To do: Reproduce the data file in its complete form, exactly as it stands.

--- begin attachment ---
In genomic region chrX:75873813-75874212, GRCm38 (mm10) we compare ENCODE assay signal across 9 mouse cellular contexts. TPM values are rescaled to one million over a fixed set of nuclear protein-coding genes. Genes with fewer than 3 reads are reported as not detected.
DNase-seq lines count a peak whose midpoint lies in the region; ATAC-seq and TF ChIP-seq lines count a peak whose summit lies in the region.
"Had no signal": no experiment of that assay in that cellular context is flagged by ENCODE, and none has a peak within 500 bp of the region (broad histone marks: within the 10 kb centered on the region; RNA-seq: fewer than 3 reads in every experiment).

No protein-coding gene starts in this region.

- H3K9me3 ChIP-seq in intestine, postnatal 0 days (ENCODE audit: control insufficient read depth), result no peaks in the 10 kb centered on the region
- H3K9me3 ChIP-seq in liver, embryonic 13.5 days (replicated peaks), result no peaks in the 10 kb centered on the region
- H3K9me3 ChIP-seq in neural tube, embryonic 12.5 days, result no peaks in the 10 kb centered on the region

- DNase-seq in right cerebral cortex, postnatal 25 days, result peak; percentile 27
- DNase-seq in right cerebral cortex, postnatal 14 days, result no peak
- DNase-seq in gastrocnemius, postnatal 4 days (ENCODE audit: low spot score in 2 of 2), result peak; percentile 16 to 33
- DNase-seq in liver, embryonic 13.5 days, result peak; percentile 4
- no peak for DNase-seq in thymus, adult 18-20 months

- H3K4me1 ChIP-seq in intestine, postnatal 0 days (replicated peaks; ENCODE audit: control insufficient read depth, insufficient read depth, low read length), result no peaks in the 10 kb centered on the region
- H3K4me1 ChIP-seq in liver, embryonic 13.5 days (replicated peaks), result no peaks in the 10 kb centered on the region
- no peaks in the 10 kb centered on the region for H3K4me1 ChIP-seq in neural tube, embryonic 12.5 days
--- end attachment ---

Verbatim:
In genomic region chrX:75873813-75874212, GRCm38 (mm10) we compare ENCODE assay signal across 9 mouse cellular contexts. TPM values are rescaled to one million over a fixed set of nuclear protein-coding genes. Genes with fewer than 3 reads are reported as not detected.
DNase-seq lines count a peak whose midpoint lies in the region; ATAC-seq and TF ChIP-seq lines count a peak whose summit lies in the region.
"Had no signal": no experiment of that assay in that cellular context is flagged by ENCODE, and none has a peak within 500 bp of the region (broad histone marks: within the 10 kb centered on the region; RNA-seq: fewer than 3 reads in every experiment).

No protein-coding gene starts in this region.

- H3K9me3 ChIP-seq in intestine, postnatal 0 days (ENCODE audit: control insufficient read depth), result no peaks in the 10 kb centered on the region
- H3K9me3 ChIP-seq in liver, embryonic 13.5 days (replicated peaks), result no peaks in the 10 kb centered on the region
- H3K9me3 ChIP-seq in neural tube, embryonic 12.5 days, result no peaks in the 10 kb centered on the region

- DNase-seq in right cerebral cortex, postnatal 25 days, result peak; percentile 27
- DNase-seq in right cerebral cortex, postnatal 14 days, result no peak
- DNase-seq in gastrocnemius, postnatal 4 days (ENCODE audit: low spot score in 2 of 2), result peak; percentile 16 to 33
- DNase-seq in liver, embryonic 13.5 days, result peak; percentile 4
- no peak for DNase-seq in thymus, adult 18-20 months

- H3K4me1 ChIP-seq in intestine, postnatal 0 days (replicated peaks; ENCODE audit: control insufficient read depth, insufficient read depth, low read length), result no peaks in the 10 kb centered on the region
- H3K4me1 ChIP-seq in liver, embryonic 13.5 days (replicated peaks), result no peaks in the 10 kb centered on the region
- no peaks in the 10 kb centered on the region for H3K4me1 ChIP-seq in neural tube, embryonic 12.5 days